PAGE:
President Goodluck Jonathan together with four other presidential candidates participated on Sunday, March 22, in the presidential public debate organised by the Nigeria Elections Debate Group (NEDG). The APC candidate, Muhammadu Buhari, failed to attend the debate.
The parties that took part in the second session of the debate were the Peoples Democratic Party (PDP), the National Conscience Party (NCP), the United Democratic Party (UDP), KOWA Party and the United Peoples Party (UPP).
During the last lap of the debate, Jonathan and others were asked questions on issues of insecurity, corruption, education and agriculture, among other issues.
The president promised that this year’s general elections will start on Saturday, March 28, as scheduled by the Independent National Electoral Commission (INEC), and the governorship, National and state Assembly elections would as well be held as scheduled.
Read the main issues covered by the president during the debate:
1. Jonathan seeks for more time to consolidate
He urged Nigerians to vote for him because of the progress that has been made over the last four years. He believes that his government will further consolidate achievements in different areas. He gave as an example the changes in the security architecture in the northeast, which included the use of drones to monitor the activities of the Boko Haram terrorists in this area.
According to the president, apart from the government’s commitment to ensuring that the country was freed from the terrorists, the government has put in place measures to reconstruct the northeast and to rehabilitate the people affected by the insurgency.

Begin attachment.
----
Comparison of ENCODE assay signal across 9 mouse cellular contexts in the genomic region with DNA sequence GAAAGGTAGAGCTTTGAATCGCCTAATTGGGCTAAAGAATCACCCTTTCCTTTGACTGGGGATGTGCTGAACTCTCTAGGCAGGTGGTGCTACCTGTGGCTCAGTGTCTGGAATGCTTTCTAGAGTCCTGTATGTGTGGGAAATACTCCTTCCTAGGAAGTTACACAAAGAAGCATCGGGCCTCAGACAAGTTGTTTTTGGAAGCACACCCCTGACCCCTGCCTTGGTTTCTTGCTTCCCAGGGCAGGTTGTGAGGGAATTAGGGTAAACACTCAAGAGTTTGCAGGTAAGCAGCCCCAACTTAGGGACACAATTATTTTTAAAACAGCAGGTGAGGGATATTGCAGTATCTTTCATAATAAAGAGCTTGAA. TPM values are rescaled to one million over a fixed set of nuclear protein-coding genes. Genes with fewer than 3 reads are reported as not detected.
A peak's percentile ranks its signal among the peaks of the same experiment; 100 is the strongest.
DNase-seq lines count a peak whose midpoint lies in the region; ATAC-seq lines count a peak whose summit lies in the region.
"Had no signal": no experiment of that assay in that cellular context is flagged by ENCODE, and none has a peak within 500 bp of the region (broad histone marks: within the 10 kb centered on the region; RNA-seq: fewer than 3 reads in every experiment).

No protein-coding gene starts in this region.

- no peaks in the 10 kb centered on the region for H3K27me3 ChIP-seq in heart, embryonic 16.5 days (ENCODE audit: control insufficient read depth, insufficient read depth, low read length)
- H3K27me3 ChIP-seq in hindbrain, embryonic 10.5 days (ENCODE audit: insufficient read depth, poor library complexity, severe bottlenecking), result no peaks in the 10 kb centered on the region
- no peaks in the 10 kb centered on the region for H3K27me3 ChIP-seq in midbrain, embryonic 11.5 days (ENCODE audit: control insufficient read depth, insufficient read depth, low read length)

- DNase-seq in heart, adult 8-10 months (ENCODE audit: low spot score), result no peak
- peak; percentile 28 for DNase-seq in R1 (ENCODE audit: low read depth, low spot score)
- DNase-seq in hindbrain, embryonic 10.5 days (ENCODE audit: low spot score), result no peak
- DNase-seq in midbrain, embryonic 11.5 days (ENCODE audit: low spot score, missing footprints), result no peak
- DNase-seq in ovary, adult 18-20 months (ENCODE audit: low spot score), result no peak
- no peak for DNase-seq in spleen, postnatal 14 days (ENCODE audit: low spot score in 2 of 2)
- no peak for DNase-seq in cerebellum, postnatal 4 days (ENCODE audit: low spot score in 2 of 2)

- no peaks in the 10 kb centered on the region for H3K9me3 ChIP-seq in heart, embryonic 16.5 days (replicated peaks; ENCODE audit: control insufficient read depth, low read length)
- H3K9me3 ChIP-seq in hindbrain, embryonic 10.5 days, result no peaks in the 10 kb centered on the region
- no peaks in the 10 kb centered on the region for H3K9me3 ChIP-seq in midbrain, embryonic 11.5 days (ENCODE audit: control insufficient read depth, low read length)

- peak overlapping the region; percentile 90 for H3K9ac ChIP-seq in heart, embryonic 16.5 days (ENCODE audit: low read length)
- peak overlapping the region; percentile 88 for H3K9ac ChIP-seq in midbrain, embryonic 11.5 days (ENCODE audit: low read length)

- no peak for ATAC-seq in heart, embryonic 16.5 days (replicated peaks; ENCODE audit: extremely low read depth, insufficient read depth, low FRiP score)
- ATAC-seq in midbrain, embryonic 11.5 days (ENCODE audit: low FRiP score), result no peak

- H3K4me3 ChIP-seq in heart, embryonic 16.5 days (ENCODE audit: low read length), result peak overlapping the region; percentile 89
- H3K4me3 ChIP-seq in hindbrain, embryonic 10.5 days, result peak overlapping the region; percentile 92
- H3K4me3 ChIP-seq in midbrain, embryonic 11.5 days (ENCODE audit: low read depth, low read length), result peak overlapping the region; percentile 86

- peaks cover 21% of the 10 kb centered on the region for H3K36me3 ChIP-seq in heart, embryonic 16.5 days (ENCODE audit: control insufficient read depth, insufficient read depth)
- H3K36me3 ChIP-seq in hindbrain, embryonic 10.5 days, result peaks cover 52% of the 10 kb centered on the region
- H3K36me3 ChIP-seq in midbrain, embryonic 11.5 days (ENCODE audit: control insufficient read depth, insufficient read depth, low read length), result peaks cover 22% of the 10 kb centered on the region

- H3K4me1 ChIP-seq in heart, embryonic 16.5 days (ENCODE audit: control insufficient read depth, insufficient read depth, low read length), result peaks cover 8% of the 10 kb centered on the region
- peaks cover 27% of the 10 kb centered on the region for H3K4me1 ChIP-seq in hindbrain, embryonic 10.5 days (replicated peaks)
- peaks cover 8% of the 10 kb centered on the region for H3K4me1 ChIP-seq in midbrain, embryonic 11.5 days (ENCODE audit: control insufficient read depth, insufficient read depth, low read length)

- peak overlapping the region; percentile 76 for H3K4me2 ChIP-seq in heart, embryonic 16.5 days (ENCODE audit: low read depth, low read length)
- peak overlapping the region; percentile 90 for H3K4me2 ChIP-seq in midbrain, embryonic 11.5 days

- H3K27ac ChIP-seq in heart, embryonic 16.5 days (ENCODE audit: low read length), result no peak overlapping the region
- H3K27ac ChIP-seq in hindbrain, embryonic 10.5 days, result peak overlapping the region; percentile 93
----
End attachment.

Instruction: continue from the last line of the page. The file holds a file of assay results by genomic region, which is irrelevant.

2. Jonathan plans to rebuild north-east region
He stated that apart from the normal budgetary provision of funds to reconstruct the areas affected by the insurgency, the government has set up the Presidential Initiative for the northeast and the safe School Initiatives in order to ameliorate the sufferings of the people of the area.
3. Jonathan wants not only to enforce the existing laws but also to prevent from the beginning any corruption
President Jonathan acknowledged that corruption remains one of the major problems in the country. However, he emphasised that enforcement of existing laws on corruption only was not enough to check the trend.
“Corruption is a major issue. People think that enforcement is the only way to check it. Enforcement alone does not work. Armed robbers have been caught and killed but this has not stopped armed robbery in the country. Prevention is better. We will ensure that nobody has access to steal funds. We will strengthen the institutions so that they can fight corruption,” he added.
4. Jonathan's government will develop a technology that would check the stealing of crude oil
To bring in more transparency to the petroleum sector, Jonathan's administration would focus on the proper management of the upstream sector by strengthening the regulatory capacity of agencies in charge of the sector. He also disclosed that his government was working on developing a technology that would check the stealing of crude oil.
The planned liberalisation of the sector reportedly would bring in more transparency, and the passage of the Petroleum Industry Bill (PIB) by the national assembly would address other problems in the sector.
5. Jonathan said he will sustain the achievements his administration has recorded in the agricultural sector by ensuring that there is greater mechanisation, availability of fertiliser to farmers and full processing of agricultural products.
6. President Jonathan promised that his government will continue to fund education in order to ensure that Nigerian graduates and scientists compete well with their counterparts in other parts of the world.
According to him, Nigerian universities had been equipped to compete with their foreign counterparts.